Ask anyone who’s been to Japan and they’ll tell you that it’s one of the most enchanting places on earth. From the lavender fields in Hokkaido down to the crystal clear waters in Okinawa, Japan is home to a diverse range of nature, culture and climate. From mountainside temples, historic castles, futuristic skylines and natural wonders, here are some of the most beautiful places in Japan.
1. Mount Fuji
Japan’s crown jewel and one of three sacred mountains, Mount Fuji is arguably Japan’s most recognizable feature. A popular hiking destination for pilgrims and foreign travellers alike, there are also many spots to view the mountain from afar. Lake Kawaguchi offers spectacular views of Mount Fuji, especially during winter when the skies are clear and the mountain reflects in the water. That said, Mount Fuji is a beautiful sight all year round, regardless of where you see it from.
2. Farm Tomita, Hokkaido
Drawing in about a million visitors annually, many people would agree that Farm Tomita is one of the most beautiful places in Japan. There are many different flower fields here, but they are most famous for their three lavender fields. The Traditional Lavender Field is where the history of the farm began. In mid-July, the gentle slope is a sea of purple, and in the background is the impressive Tokachi Mountain range and the Furano Basin. Past the hill is the Lavender Forest Field where two types of lavenders bloom. In the center of Farm Tomita, Sakiwai Field has four types of lavender, creating a delicate gradation. Apart from lavender, there are also a variety of flower fields in Farm Tomita. Viola, hyacinth, poppies, marigold, baby’s breath and many more flowers take turns to bloom here from spring to autumn.
3. Nachi Falls, Wakayama
At 133 metres, Nachi Falls is the tallest single drop waterfall in Japan. Much more than just a scene of nature’s beauty, the falls are believed to be the home of a Shinto deity. It is overlooked by the Nachi Taisha Shinto shrine, which is said to be more than 1,400 years old. One of the highlights here is the Nachi Fire Festival held every July 14. In an ancient purification ritual, giant torches are set ablaze, and the stone staircase leading from the shrine to the falls is packed with male parishioners chanting as they carry the flaming torches. Each of these torches represent a deity, and they also purify the path and “burn away” the past year’s sins.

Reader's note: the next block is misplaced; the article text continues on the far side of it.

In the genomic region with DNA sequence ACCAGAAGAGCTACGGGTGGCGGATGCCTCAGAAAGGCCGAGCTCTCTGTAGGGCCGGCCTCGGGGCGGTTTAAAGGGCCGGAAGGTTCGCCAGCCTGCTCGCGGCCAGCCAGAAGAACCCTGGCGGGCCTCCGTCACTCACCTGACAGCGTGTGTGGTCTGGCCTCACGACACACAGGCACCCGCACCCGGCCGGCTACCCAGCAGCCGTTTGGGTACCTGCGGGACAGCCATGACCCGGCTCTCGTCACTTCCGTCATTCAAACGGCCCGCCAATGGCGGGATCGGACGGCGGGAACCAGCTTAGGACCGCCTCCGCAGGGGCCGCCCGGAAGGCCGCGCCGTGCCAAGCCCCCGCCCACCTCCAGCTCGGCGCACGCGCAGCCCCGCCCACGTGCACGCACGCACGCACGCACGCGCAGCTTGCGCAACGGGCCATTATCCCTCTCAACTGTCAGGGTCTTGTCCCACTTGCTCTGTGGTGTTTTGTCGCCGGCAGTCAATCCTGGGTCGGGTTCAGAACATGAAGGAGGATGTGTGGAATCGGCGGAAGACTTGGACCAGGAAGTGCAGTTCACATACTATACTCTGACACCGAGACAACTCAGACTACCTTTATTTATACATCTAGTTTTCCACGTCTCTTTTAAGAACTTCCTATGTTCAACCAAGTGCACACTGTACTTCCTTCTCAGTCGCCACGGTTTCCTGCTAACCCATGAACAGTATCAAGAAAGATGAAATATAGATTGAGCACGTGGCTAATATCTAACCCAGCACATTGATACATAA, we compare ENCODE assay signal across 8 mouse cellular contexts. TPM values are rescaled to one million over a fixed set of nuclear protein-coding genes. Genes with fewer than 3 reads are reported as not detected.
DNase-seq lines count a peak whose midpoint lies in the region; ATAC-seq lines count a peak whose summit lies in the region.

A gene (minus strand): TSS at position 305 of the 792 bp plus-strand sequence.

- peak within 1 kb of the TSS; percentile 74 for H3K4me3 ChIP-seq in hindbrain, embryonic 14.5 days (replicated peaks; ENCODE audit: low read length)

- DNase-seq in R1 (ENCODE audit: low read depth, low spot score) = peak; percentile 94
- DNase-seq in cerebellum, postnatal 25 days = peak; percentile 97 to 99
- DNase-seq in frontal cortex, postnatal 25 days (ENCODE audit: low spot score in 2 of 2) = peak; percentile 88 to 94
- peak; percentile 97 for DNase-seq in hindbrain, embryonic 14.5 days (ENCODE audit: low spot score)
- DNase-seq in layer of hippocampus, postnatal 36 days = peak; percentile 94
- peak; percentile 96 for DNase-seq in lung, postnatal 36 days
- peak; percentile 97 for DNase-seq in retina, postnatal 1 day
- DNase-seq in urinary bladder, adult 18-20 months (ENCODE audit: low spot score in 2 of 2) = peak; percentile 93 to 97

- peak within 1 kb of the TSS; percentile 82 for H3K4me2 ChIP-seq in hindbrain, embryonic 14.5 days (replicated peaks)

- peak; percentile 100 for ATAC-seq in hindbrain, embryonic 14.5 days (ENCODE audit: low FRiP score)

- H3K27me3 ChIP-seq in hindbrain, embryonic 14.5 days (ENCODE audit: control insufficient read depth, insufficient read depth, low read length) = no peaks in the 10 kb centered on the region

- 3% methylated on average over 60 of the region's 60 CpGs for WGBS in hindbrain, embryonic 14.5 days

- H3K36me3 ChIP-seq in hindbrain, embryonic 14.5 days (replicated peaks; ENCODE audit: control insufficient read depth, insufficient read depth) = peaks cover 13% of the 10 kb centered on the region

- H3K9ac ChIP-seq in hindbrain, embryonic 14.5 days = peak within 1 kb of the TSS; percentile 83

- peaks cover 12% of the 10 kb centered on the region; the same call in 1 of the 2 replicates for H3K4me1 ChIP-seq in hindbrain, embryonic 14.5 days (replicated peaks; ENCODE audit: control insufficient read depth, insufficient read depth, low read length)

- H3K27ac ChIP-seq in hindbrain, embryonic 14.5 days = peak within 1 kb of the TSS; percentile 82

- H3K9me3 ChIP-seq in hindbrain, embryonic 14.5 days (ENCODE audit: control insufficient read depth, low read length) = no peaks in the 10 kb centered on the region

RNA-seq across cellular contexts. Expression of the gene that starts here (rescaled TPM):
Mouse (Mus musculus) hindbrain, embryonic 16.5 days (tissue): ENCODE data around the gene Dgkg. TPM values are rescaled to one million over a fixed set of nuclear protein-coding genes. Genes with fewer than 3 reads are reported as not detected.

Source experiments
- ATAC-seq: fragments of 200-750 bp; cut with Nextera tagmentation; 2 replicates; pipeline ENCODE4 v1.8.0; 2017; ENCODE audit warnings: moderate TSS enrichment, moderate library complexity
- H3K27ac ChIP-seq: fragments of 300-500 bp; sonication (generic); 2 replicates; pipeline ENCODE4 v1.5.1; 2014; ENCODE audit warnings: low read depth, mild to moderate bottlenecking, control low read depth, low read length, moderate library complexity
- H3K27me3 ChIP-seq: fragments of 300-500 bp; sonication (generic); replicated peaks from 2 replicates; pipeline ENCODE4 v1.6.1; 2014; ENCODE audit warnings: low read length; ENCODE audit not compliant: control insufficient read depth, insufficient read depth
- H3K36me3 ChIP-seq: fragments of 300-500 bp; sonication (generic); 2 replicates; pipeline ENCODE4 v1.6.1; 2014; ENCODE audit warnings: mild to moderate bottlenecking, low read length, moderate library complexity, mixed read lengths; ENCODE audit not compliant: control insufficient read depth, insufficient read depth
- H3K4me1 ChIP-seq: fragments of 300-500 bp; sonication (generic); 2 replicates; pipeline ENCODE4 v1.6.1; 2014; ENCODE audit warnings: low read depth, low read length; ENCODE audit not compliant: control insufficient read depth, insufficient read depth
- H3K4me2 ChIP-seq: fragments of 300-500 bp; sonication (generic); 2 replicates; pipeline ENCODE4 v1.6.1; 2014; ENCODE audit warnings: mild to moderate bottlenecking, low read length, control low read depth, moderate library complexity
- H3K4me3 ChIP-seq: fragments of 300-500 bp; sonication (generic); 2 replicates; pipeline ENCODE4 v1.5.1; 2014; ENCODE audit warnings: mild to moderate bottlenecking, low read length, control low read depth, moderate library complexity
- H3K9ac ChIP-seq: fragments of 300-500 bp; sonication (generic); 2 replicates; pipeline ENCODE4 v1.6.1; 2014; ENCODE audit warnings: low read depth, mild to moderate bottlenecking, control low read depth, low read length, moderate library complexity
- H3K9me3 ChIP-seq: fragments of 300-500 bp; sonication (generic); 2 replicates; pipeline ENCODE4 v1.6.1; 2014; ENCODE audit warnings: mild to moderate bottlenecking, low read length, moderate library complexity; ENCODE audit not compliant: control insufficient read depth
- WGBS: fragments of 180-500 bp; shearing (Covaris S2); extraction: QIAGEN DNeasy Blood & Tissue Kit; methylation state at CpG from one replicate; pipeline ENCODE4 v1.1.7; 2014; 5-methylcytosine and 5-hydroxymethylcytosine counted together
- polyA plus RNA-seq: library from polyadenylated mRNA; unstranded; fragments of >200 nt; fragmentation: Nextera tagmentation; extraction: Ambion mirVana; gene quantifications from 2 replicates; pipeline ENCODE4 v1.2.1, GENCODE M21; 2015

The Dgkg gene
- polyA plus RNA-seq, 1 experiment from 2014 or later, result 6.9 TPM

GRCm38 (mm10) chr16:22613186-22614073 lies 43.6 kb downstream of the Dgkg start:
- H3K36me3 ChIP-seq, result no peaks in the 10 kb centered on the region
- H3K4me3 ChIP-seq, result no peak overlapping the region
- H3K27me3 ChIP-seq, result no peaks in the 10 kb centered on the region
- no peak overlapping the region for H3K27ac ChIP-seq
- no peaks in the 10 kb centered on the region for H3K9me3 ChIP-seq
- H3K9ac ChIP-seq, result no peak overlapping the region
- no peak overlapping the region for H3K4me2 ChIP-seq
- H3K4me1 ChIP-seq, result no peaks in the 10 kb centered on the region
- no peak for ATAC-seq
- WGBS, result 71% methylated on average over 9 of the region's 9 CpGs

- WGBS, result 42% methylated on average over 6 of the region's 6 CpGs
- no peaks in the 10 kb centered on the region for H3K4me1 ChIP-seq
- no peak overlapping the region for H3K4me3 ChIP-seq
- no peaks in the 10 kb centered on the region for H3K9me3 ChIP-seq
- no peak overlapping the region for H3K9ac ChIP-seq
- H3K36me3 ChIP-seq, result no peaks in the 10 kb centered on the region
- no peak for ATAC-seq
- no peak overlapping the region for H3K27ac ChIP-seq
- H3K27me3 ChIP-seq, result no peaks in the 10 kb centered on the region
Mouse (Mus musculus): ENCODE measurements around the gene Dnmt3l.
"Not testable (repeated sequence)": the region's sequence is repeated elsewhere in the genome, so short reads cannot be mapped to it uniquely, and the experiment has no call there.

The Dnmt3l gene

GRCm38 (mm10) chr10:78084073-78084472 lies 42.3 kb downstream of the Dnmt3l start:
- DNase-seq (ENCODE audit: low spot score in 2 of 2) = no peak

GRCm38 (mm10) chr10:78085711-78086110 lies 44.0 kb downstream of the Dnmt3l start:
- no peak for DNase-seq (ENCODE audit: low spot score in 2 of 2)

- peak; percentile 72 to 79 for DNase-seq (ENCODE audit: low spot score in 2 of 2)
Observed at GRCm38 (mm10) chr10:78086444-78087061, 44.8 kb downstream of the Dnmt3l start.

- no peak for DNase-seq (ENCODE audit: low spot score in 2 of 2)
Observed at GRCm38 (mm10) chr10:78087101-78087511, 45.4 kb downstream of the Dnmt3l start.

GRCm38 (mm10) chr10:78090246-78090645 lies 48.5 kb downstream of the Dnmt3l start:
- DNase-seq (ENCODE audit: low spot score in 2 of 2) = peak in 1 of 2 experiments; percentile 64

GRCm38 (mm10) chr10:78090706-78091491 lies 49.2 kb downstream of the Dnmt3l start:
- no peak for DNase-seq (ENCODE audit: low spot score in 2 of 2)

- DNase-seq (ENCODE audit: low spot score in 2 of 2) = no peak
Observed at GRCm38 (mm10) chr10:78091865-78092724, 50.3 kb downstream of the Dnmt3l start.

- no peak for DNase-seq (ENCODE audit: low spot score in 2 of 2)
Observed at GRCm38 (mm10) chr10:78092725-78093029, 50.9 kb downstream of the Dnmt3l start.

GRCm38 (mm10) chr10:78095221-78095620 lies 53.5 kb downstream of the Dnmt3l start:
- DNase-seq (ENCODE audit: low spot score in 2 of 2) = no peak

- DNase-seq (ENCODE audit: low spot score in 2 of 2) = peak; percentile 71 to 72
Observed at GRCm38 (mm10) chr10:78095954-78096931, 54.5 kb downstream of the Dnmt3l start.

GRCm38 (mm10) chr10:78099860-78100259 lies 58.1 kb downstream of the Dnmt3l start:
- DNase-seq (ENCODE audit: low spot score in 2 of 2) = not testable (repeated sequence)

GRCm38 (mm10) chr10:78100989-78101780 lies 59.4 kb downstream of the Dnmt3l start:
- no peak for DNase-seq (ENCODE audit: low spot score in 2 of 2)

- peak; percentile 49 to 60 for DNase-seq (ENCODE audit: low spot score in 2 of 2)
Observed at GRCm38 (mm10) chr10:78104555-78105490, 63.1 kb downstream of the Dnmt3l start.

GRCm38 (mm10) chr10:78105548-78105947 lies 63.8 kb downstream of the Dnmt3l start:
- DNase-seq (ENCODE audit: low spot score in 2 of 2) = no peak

4. Maehama Beach, Okinawa
Okinawa is home to Japan’s best beaches, and one that consistently leads the rankings is Maehama Beach. A seven-kilometer stretch of pristine sandy shores and sparkling waters, it offers a world-class snorkelling experience. There are also sun umbrellas and deck chairs available for rent so you can simply idle the day away. For other beach fun, you can also rent jet skis and banana boats. Maehama Beach also hosts the swimming section of an annual Strongman triathlon every end of April!
5. Koya Pond, Niigata
Fall at Mount Hiuchi brings out spectacular colors on Koya Pond, making it one of the most beautiful places in Japan. The vegetation on the shallow marsh changes into hues of red, orange, yellow green, just like the forest around it. In spring, Hakusan Kozakura cherry blossoms bloom here. If you need a rest on your hike up the 2,462-meter tall mountain, Kouyaike Hutte at the edge of the pond provides beds and kitchen facilities.
6. Motonosumi-inari Shrine, Yamaguchi
123 torii gates stretch from the Motonosumi-Inari Shrine to the cliff overlooking the ocean. Built in 1955 at the behest of a fox spirit, it is one of the newer shrines around. And unlike other shrines where you simply put a coin into an offering box, here you’ll have to literally shoot your shot. The offering box is at the very top of the last torii gate. It is believed that if you manage to land your coin into the box, then your wish will come true. Along the cliff next to the shrine is a gorgeous view of the ocean and Ryugu no Shiofuki – a spout of sea spray produced by the rock formation of the cliffs when the waves crash against them.
7. Yakushima, Kagoshima
Yakushima is a true nature lover’s paradise. The small island inspired the setting of the Ghibli film ‘Princess Mononoke’. It is best experienced through multi-day treks, where you’ll leave behind urban life as you hike through moss-covered dirt tracks. The extensive cedar forest also contains some of Japan’s oldest living trees. The yakusugi are more than 1,000 years old. There are different trails for different fitness levels, from an easy one-hour hike to a 20-hour overnight adventure. There is also an overnight trek to see the ancient jomon sugi tree, estimated to be around 2,170 and 7,200 years old.
8. Tokyo Skyline
Tokyo has some of the best skyline views in the world. On a clear day, you can see Mount Fuji to the west, Tokyo Bay to the south, and plenty of buildings and towers. At night, the skyline dazzles with lights. There are many places where you can view the skyline from, such as Tokyo Skytree, the tallest landmark in the city. Or, check out one of the bars or restaurants in the high rise buildings of Shibuya and Shinjuku. There are also several places in Tokyo where you can view the skyline for free!